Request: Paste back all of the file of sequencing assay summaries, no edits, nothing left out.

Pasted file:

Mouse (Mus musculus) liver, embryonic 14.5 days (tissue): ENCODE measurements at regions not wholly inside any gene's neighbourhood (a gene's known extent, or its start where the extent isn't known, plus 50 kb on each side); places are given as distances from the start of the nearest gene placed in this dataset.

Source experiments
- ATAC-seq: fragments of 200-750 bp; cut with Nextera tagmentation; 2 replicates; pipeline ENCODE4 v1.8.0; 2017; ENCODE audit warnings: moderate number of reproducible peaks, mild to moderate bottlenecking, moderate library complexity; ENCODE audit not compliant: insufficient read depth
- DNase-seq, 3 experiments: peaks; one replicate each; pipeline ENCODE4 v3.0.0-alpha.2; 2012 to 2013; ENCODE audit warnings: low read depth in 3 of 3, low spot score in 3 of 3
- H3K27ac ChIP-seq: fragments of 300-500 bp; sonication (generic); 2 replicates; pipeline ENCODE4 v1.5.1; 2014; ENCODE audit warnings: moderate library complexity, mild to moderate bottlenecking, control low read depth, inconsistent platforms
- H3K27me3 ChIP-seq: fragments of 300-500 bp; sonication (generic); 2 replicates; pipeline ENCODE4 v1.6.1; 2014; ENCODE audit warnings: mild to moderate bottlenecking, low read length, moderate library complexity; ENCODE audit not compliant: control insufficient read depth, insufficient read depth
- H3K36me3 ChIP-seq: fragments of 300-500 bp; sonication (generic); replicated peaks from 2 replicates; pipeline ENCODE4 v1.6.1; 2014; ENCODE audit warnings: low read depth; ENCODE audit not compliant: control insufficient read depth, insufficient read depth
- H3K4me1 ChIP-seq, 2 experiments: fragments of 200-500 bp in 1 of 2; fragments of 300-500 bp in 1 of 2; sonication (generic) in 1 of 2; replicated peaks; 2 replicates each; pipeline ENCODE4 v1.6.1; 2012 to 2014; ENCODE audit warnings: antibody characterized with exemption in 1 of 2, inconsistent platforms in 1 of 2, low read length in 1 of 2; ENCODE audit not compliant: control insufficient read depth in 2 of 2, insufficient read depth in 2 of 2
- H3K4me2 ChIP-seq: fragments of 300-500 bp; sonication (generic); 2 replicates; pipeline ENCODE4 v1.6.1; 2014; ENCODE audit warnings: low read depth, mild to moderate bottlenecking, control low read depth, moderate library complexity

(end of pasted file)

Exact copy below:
Mouse (Mus musculus) liver, embryonic 14.5 days (tissue): ENCODE measurements at regions not wholly inside any gene's neighbourhood (a gene's known extent, or its start where the extent isn't known, plus 50 kb on each side); places are given as distances from the start of the nearest gene placed in this dataset.

Source experiments
- ATAC-seq: fragments of 200-750 bp; cut with Nextera tagmentation; 2 replicates; pipeline ENCODE4 v1.8.0; 2017; ENCODE audit warnings: moderate number of reproducible peaks, mild to moderate bottlenecking, moderate library complexity; ENCODE audit not compliant: insufficient read depth
- DNase-seq, 3 experiments: peaks; one replicate each; pipeline ENCODE4 v3.0.0-alpha.2; 2012 to 2013; ENCODE audit warnings: low read depth in 3 of 3, low spot score in 3 of 3
- H3K27ac ChIP-seq: fragments of 300-500 bp; sonication (generic); 2 replicates; pipeline ENCODE4 v1.5.1; 2014; ENCODE audit warnings: moderate library complexity, mild to moderate bottlenecking, control low read depth, inconsistent platforms
- H3K27me3 ChIP-seq: fragments of 300-500 bp; sonication (generic); 2 replicates; pipeline ENCODE4 v1.6.1; 2014; ENCODE audit warnings: mild to moderate bottlenecking, low read length, moderate library complexity; ENCODE audit not compliant: control insufficient read depth, insufficient read depth
- H3K36me3 ChIP-seq: fragments of 300-500 bp; sonication (generic); replicated peaks from 2 replicates; pipeline ENCODE4 v1.6.1; 2014; ENCODE audit warnings: low read depth; ENCODE audit not compliant: control insufficient read depth, insufficient read depth
- H3K4me1 ChIP-seq, 2 experiments: fragments of 200-500 bp in 1 of 2; fragments of 300-500 bp in 1 of 2; sonication (generic) in 1 of 2; replicated peaks; 2 replicates each; pipeline ENCODE4 v1.6.1; 2012 to 2014; ENCODE audit warnings: antibody characterized with exemption in 1 of 2, inconsistent platforms in 1 of 2, low read length in 1 of 2; ENCODE audit not compliant: control insufficient read depth in 2 of 2, insufficient read depth in 2 of 2
- H3K4me2 ChIP-seq: fragments of 300-500 bp; sonication (generic); 2 replicates; pipeline ENCODE4 v1.6.1; 2014; ENCODE audit warnings: low read depth, mild to moderate bottlenecking, control low read depth, moderate library complexity